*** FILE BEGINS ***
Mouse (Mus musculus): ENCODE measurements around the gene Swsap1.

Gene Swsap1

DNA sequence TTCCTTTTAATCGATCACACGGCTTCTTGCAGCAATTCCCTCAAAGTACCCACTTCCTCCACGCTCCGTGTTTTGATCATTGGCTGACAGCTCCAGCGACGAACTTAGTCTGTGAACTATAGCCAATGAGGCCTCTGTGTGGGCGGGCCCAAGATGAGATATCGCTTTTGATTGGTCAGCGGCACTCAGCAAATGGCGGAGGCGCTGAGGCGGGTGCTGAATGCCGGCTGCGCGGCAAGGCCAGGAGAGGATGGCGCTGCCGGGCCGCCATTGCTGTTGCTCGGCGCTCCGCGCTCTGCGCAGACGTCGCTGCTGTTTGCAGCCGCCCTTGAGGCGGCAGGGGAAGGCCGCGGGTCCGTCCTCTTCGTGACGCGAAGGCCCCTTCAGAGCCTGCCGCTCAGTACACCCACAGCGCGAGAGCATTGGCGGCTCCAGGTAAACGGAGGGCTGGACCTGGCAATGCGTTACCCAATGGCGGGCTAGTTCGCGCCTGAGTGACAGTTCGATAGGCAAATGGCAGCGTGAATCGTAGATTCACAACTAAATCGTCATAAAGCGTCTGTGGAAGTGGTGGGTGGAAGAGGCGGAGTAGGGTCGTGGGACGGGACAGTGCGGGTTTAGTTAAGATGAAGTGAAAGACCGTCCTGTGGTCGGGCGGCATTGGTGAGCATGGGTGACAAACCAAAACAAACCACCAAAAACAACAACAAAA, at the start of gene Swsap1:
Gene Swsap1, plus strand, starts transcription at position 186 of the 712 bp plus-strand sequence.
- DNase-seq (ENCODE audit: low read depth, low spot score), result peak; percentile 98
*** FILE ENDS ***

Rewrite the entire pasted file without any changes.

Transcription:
Mouse (Mus musculus): ENCODE measurements around the gene Swsap1.

Gene Swsap1

DNA sequence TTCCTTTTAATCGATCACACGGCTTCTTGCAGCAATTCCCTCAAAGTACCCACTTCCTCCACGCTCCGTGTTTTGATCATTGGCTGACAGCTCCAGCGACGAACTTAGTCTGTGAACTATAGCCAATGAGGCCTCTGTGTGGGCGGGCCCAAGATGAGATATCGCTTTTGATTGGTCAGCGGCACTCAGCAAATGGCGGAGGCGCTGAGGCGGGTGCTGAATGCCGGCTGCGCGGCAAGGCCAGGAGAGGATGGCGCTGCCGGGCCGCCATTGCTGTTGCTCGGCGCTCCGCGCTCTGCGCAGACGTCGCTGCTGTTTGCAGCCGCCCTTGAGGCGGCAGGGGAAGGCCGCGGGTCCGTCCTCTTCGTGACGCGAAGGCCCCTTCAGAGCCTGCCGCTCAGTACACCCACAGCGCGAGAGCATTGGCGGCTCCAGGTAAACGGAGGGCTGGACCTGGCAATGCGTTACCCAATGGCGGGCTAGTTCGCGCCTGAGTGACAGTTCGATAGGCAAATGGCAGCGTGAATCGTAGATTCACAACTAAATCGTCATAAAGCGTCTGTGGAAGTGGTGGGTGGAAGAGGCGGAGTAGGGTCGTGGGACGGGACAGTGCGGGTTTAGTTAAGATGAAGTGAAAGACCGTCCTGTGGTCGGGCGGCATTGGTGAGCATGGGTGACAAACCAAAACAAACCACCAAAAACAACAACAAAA, at the start of gene Swsap1:
Gene Swsap1, plus strand, starts transcription at position 186 of the 712 bp plus-strand sequence.
- DNase-seq (ENCODE audit: low read depth, low spot score), result peak; percentile 98